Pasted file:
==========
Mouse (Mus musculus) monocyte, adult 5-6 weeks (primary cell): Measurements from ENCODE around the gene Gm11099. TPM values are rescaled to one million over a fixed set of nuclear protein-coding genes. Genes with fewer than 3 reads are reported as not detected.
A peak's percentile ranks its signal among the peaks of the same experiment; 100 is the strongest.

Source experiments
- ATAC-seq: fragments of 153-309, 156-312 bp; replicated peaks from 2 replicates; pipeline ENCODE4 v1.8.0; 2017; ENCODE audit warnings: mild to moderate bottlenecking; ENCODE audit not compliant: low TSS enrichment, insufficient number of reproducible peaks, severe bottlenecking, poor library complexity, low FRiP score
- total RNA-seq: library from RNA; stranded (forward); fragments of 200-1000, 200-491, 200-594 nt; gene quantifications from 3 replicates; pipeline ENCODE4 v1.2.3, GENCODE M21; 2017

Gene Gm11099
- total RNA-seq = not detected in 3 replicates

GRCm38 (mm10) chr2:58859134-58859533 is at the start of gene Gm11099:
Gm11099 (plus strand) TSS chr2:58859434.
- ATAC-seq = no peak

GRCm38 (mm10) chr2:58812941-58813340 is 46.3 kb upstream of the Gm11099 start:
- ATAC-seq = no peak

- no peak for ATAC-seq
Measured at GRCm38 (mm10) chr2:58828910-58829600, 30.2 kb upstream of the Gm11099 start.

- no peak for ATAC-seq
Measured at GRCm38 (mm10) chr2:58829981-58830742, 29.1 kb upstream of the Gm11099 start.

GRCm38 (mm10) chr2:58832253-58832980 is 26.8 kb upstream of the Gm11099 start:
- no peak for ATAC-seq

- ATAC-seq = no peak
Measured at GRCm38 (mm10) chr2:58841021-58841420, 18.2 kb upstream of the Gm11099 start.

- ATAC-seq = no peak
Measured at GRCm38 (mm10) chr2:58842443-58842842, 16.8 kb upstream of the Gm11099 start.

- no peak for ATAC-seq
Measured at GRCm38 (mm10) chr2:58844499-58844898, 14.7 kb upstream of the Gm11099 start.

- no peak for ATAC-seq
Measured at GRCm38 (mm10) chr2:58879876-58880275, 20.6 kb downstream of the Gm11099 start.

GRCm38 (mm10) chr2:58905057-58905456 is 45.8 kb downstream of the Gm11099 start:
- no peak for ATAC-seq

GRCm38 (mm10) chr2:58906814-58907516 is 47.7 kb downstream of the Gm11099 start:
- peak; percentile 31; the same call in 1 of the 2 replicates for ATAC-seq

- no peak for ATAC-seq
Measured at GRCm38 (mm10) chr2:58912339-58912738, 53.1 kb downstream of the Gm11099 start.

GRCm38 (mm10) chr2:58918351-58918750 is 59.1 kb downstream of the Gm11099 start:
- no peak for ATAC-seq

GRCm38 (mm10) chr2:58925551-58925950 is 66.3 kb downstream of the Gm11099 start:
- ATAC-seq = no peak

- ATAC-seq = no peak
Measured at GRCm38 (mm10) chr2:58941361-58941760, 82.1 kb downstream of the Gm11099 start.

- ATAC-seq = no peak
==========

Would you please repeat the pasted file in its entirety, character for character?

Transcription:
Mouse (Mus musculus) monocyte, adult 5-6 weeks (primary cell): Measurements from ENCODE around the gene Gm11099. TPM values are rescaled to one million over a fixed set of nuclear protein-coding genes. Genes with fewer than 3 reads are reported as not detected.
A peak's percentile ranks its signal among the peaks of the same experiment; 100 is the strongest.

Source experiments
- ATAC-seq: fragments of 153-309, 156-312 bp; replicated peaks from 2 replicates; pipeline ENCODE4 v1.8.0; 2017; ENCODE audit warnings: mild to moderate bottlenecking; ENCODE audit not compliant: low TSS enrichment, insufficient number of reproducible peaks, severe bottlenecking, poor library complexity, low FRiP score
- total RNA-seq: library from RNA; stranded (forward); fragments of 200-1000, 200-491, 200-594 nt; gene quantifications from 3 replicates; pipeline ENCODE4 v1.2.3, GENCODE M21; 2017

Gene Gm11099
- total RNA-seq = not detected in 3 replicates

GRCm38 (mm10) chr2:58859134-58859533 is at the start of gene Gm11099:
Gm11099 (plus strand) TSS chr2:58859434.
- ATAC-seq = no peak

GRCm38 (mm10) chr2:58812941-58813340 is 46.3 kb upstream of the Gm11099 start:
- ATAC-seq = no peak

- no peak for ATAC-seq
Measured at GRCm38 (mm10) chr2:58828910-58829600, 30.2 kb upstream of the Gm11099 start.

- no peak for ATAC-seq
Measured at GRCm38 (mm10) chr2:58829981-58830742, 29.1 kb upstream of the Gm11099 start.

GRCm38 (mm10) chr2:58832253-58832980 is 26.8 kb upstream of the Gm11099 start:
- no peak for ATAC-seq

- ATAC-seq = no peak
Measured at GRCm38 (mm10) chr2:58841021-58841420, 18.2 kb upstream of the Gm11099 start.

- ATAC-seq = no peak
Measured at GRCm38 (mm10) chr2:58842443-58842842, 16.8 kb upstream of the Gm11099 start.

- no peak for ATAC-seq
Measured at GRCm38 (mm10) chr2:58844499-58844898, 14.7 kb upstream of the Gm11099 start.

- no peak for ATAC-seq
Measured at GRCm38 (mm10) chr2:58879876-58880275, 20.6 kb downstream of the Gm11099 start.

GRCm38 (mm10) chr2:58905057-58905456 is 45.8 kb downstream of the Gm11099 start:
- no peak for ATAC-seq

GRCm38 (mm10) chr2:58906814-58907516 is 47.7 kb downstream of the Gm11099 start:
- peak; percentile 31; the same call in 1 of the 2 replicates for ATAC-seq

- no peak for ATAC-seq
Measured at GRCm38 (mm10) chr2:58912339-58912738, 53.1 kb downstream of the Gm11099 start.

GRCm38 (mm10) chr2:58918351-58918750 is 59.1 kb downstream of the Gm11099 start:
- no peak for ATAC-seq

GRCm38 (mm10) chr2:58925551-58925950 is 66.3 kb downstream of the Gm11099 start:
- ATAC-seq = no peak

- ATAC-seq = no peak
Measured at GRCm38 (mm10) chr2:58941361-58941760, 82.1 kb downstream of the Gm11099 start.

- ATAC-seq = no peak